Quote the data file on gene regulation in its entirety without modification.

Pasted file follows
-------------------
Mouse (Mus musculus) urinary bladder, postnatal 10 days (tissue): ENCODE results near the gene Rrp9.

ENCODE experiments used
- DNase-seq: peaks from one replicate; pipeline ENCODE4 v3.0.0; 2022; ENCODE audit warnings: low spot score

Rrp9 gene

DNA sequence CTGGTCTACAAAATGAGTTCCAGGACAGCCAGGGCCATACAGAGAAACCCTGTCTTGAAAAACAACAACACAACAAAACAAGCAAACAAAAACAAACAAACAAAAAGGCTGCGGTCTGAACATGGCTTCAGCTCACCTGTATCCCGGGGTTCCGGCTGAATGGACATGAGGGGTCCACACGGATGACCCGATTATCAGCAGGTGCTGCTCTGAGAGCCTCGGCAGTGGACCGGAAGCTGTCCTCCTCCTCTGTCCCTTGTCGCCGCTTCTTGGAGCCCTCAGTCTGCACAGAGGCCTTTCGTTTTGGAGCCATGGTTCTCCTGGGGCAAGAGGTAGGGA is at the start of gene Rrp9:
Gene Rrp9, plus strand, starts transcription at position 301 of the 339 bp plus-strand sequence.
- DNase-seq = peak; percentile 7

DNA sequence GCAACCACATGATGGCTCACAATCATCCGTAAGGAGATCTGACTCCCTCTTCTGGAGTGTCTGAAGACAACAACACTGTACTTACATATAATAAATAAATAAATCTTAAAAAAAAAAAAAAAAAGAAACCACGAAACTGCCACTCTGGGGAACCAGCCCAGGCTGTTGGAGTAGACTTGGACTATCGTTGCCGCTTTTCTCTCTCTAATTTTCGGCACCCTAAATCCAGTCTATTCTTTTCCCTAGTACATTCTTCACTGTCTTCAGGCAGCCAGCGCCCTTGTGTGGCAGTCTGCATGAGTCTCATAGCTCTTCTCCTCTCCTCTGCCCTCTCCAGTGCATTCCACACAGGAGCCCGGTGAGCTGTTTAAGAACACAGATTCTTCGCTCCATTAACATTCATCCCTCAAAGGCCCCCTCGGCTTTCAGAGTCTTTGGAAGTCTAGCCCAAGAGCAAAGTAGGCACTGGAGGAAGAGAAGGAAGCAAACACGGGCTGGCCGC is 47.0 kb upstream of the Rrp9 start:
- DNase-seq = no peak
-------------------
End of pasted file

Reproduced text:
Mouse (Mus musculus) urinary bladder, postnatal 10 days (tissue): ENCODE results near the gene Rrp9.

ENCODE experiments used
- DNase-seq: peaks from one replicate; pipeline ENCODE4 v3.0.0; 2022; ENCODE audit warnings: low spot score

Rrp9 gene

DNA sequence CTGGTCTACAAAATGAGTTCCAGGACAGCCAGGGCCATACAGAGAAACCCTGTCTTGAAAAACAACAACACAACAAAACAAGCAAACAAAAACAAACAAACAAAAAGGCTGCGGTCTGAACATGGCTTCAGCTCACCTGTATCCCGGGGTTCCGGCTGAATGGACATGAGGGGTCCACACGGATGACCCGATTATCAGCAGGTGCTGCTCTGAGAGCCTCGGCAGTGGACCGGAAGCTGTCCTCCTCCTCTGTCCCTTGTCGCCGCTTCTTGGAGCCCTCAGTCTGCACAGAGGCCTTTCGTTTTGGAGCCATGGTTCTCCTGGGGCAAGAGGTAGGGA is at the start of gene Rrp9:
Gene Rrp9, plus strand, starts transcription at position 301 of the 339 bp plus-strand sequence.
- DNase-seq = peak; percentile 7

DNA sequence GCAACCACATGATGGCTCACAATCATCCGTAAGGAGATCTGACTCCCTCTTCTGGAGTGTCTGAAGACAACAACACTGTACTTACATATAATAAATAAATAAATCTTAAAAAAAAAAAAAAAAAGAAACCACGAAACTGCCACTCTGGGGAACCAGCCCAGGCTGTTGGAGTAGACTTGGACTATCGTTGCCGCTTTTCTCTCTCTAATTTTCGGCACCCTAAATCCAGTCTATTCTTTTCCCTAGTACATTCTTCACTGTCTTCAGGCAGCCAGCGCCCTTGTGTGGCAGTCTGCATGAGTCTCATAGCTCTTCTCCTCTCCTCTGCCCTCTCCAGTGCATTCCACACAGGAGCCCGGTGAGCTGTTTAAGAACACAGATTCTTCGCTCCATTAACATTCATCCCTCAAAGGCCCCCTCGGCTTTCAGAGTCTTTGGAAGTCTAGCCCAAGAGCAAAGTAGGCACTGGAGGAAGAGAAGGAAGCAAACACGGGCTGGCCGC is 47.0 kb upstream of the Rrp9 start:
- DNase-seq = no peak